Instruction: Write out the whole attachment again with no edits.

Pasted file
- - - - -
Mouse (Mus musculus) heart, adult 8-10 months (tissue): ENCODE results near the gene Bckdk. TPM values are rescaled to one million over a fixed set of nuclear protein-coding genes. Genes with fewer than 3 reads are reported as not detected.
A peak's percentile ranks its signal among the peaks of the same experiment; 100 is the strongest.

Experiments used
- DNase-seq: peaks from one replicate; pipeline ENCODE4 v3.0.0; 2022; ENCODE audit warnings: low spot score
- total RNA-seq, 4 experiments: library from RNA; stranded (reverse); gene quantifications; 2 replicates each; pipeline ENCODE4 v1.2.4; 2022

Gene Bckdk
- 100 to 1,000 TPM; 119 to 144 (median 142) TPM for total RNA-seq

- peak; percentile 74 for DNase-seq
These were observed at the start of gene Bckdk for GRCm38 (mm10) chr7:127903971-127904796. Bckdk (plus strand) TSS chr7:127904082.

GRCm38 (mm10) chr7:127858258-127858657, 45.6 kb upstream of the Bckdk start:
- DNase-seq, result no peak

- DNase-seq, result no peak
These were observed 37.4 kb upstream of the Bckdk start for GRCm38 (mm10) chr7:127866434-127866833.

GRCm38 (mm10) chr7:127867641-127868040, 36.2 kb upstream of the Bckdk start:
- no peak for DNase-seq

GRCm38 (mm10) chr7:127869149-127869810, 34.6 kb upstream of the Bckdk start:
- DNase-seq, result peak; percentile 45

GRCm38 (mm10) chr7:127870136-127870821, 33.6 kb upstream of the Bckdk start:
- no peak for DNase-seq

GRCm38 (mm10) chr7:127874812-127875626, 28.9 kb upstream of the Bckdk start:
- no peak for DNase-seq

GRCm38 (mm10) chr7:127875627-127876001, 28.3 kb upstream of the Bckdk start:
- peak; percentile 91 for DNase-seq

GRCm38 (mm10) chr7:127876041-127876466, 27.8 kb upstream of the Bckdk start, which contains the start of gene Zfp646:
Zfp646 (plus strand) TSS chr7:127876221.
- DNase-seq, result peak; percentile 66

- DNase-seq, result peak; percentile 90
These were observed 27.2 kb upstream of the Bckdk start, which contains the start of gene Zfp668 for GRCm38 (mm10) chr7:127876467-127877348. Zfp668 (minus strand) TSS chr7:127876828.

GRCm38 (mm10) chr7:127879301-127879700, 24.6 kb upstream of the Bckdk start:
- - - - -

Mouse (Mus musculus) heart, adult 8-10 months (tissue): ENCODE results near the gene Bckdk. TPM values are rescaled to one million over a fixed set of nuclear protein-coding genes. Genes with fewer than 3 reads are reported as not detected.
A peak's percentile ranks its signal among the peaks of the same experiment; 100 is the strongest.

Experiments used
- DNase-seq: peaks from one replicate; pipeline ENCODE4 v3.0.0; 2022; ENCODE audit warnings: low spot score
- total RNA-seq, 4 experiments: library from RNA; stranded (reverse); gene quantifications; 2 replicates each; pipeline ENCODE4 v1.2.4; 2022

Gene Bckdk
- 100 to 1,000 TPM; 119 to 144 (median 142) TPM for total RNA-seq

- peak; percentile 74 for DNase-seq
These were observed at the start of gene Bckdk for GRCm38 (mm10) chr7:127903971-127904796. Bckdk (plus strand) TSS chr7:127904082.

GRCm38 (mm10) chr7:127858258-127858657, 45.6 kb upstream of the Bckdk start:
- DNase-seq, result no peak

- DNase-seq, result no peak
These were observed 37.4 kb upstream of the Bckdk start for GRCm38 (mm10) chr7:127866434-127866833.

GRCm38 (mm10) chr7:127867641-127868040, 36.2 kb upstream of the Bckdk start:
- no peak for DNase-seq

GRCm38 (mm10) chr7:127869149-127869810, 34.6 kb upstream of the Bckdk start:
- DNase-seq, result peak; percentile 45

GRCm38 (mm10) chr7:127870136-127870821, 33.6 kb upstream of the Bckdk start:
- no peak for DNase-seq

GRCm38 (mm10) chr7:127874812-127875626, 28.9 kb upstream of the Bckdk start:
- no peak for DNase-seq

GRCm38 (mm10) chr7:127875627-127876001, 28.3 kb upstream of the Bckdk start:
- peak; percentile 91 for DNase-seq

GRCm38 (mm10) chr7:127876041-127876466, 27.8 kb upstream of the Bckdk start, which contains the start of gene Zfp646:
Zfp646 (plus strand) TSS chr7:127876221.
- DNase-seq, result peak; percentile 66

- DNase-seq, result peak; percentile 90
These were observed 27.2 kb upstream of the Bckdk start, which contains the start of gene Zfp668 for GRCm38 (mm10) chr7:127876467-127877348. Zfp668 (minus strand) TSS chr7:127876828.

GRCm38 (mm10) chr7:127879301-127879700, 24.6 kb upstream of the Bckdk start: